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The New Yorker


Poems APRIL 9, 2012 ISSUE

The Yawn



My visiting tall son
is sleepy. His sweet gape
brings back his father’s yawn.
Seeing our lost husband and lost father
suddenly conjured up, I laugh. My son
frowns. Does he think
it’s at him I’m laughing?
The cat opens her mouth to mew.
The orphaned piano: it yawns, too.



Poems JANUARY 4, 2010 ISSUE

Only So Much



I bend to the open notebook; distracted, turn my head.
Tiny brown ants are climbing up a stalk of goldenrod.

It isn’t clear what goal they hope to reach.
I pick up a sharpened pencil, start to sketch.


A passing cloud; the sky goes dull. I shut
the notebook and open it from the back, to write.


There is only so much we can notice all at once.
Now this morning’s dream makes an appearance:


packed lecture hall where students overflow
to aisles and floor. What do they want to know?


I have the sense they’re gathered here to learn
some kind of surgery. The brain donation


card, wallet-size, arrived in this morning’s mail.
I close the notebook. The patient ants still crawl.


A sudden breeze: the grasses toss their tops.
Wild strawberry runners are clambering over this rock,


where, if I sat here long enough, eventually
the tough, lithe tendrils would also crisscross me.


I could climb down from my temporary tower,
go to the house and fill a glass with water,


get out my watercolors, dip my brush,
memorialize this moment with a wash


of color; sketch the runners, trace a border,
as if imitation equalled order.


Or I could take a walk down to the brook
or stretch out in the hammock with a book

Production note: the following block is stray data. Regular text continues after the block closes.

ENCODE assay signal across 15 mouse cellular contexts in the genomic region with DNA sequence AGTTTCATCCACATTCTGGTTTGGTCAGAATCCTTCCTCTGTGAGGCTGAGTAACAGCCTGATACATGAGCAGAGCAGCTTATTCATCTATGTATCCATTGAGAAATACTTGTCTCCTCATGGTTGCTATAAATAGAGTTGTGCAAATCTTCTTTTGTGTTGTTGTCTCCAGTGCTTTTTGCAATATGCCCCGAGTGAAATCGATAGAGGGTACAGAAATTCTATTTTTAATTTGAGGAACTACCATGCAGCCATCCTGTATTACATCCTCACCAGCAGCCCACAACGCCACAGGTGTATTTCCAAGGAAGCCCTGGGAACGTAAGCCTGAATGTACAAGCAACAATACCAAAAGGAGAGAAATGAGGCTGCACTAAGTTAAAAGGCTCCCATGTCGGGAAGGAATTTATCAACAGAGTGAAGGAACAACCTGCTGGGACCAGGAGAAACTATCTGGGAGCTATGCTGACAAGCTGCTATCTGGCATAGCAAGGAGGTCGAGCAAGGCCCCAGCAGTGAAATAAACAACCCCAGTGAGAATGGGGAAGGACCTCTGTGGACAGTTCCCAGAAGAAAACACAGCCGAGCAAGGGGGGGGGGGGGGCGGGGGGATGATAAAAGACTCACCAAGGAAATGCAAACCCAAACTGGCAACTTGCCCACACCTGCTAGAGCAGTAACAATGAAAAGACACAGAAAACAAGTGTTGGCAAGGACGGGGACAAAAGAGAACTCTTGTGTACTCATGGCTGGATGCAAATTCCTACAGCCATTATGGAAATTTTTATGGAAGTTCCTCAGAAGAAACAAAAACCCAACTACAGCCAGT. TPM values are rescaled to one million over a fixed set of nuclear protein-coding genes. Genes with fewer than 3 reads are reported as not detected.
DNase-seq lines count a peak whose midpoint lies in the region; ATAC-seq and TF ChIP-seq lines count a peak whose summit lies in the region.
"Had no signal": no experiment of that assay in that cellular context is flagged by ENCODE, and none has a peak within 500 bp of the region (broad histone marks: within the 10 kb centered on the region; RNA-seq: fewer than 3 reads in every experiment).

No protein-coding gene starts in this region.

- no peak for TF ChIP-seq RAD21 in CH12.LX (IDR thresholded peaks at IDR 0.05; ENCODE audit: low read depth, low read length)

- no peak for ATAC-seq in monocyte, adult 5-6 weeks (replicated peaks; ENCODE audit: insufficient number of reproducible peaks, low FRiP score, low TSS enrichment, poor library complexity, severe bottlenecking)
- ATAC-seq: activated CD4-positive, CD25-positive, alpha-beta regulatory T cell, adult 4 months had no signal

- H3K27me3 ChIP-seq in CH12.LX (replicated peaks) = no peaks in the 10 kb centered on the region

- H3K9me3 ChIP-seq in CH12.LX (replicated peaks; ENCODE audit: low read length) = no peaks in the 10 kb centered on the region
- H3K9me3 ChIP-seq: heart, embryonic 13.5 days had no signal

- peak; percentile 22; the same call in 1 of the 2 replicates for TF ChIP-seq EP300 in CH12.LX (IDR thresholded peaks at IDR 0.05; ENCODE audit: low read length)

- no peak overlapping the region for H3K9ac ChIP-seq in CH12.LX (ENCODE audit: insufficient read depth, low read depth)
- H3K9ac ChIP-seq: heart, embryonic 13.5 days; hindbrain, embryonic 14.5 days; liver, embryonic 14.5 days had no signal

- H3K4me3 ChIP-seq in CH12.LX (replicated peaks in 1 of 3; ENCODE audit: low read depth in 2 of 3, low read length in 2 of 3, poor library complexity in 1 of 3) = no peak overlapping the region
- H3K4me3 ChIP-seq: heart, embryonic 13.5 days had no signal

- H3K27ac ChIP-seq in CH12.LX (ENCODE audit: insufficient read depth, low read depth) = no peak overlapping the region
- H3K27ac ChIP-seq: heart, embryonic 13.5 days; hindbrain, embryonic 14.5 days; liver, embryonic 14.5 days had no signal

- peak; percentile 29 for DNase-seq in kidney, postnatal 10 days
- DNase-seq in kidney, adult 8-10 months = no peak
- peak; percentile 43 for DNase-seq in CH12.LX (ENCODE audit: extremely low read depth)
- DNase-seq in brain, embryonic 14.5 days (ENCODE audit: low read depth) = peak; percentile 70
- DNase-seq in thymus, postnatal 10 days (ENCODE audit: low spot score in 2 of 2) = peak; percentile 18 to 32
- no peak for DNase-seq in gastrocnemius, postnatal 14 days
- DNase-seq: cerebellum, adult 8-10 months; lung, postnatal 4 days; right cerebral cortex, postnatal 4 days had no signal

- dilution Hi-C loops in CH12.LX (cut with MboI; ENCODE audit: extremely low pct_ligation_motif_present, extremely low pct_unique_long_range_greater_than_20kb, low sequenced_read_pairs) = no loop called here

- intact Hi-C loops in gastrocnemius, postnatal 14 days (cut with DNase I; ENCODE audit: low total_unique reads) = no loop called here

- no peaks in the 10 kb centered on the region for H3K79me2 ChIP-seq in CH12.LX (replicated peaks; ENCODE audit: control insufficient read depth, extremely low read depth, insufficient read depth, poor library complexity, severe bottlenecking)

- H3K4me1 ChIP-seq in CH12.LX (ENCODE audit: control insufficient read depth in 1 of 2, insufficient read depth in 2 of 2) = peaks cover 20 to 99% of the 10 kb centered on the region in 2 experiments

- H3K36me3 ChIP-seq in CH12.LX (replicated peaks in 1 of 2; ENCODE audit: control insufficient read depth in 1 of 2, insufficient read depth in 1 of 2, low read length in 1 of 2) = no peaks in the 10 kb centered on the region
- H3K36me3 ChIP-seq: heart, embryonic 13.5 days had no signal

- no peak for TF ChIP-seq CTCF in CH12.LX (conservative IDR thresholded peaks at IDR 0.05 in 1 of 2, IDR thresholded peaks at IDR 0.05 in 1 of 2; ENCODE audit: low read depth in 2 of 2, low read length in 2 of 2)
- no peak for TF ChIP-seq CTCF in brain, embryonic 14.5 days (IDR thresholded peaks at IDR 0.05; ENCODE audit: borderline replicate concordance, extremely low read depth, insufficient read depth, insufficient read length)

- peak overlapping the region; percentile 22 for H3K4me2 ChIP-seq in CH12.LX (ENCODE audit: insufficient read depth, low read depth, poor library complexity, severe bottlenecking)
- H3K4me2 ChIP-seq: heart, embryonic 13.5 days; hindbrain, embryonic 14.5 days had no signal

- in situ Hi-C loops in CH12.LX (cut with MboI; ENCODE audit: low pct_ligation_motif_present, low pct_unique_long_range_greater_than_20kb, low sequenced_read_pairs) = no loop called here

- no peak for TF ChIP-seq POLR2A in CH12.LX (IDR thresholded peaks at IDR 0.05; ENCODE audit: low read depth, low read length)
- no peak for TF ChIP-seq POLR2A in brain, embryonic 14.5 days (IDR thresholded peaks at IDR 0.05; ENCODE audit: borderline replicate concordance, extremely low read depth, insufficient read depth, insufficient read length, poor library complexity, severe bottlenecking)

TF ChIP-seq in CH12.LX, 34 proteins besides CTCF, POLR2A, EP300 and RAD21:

or let my thoughts’ red runners trace a line
to the null magnet of my husband’s brain,


the hospital where he’s “undergoing observation,”
the arid wide plateau of the condition—


a battleground to which I will return.
But there is room for only so much attention.

Poems APRIL 21, 2008 ISSUE

New Year



Blue January light, cold, scoured, clear.
From the Sandia foothills looking down
and back to where I came from, and the town
spread out below, then back to the past year,

or three or more years carrying this load,
how do I feel unburdened: free and light?
Unanchored, dizzy, my precarious tight-
rope lowered to a mere terrestrial road?

The blank new month requires divination.
Sword, wand, ship, sandal: at the Flying Star
(we talk our way along; improvisation),
the cards laid out spell struggle, choice, and pain;
also a white horse champing in a green
meadow; a maiden moving down a long dark stair.


Poems JULY 23, 2007 ISSUE

The Cold Hill Side



As months and years accumulate,
I miss you more and more.
Forgetting where I put the key,
I sometimes find a door

and other times feel stunned and lost,
though living in my own
body and life, presumably,
bewildered and alone

as the knight, kidnapped and released
to a dim world, who said
And I awoke and found me here
on the cold hill side.

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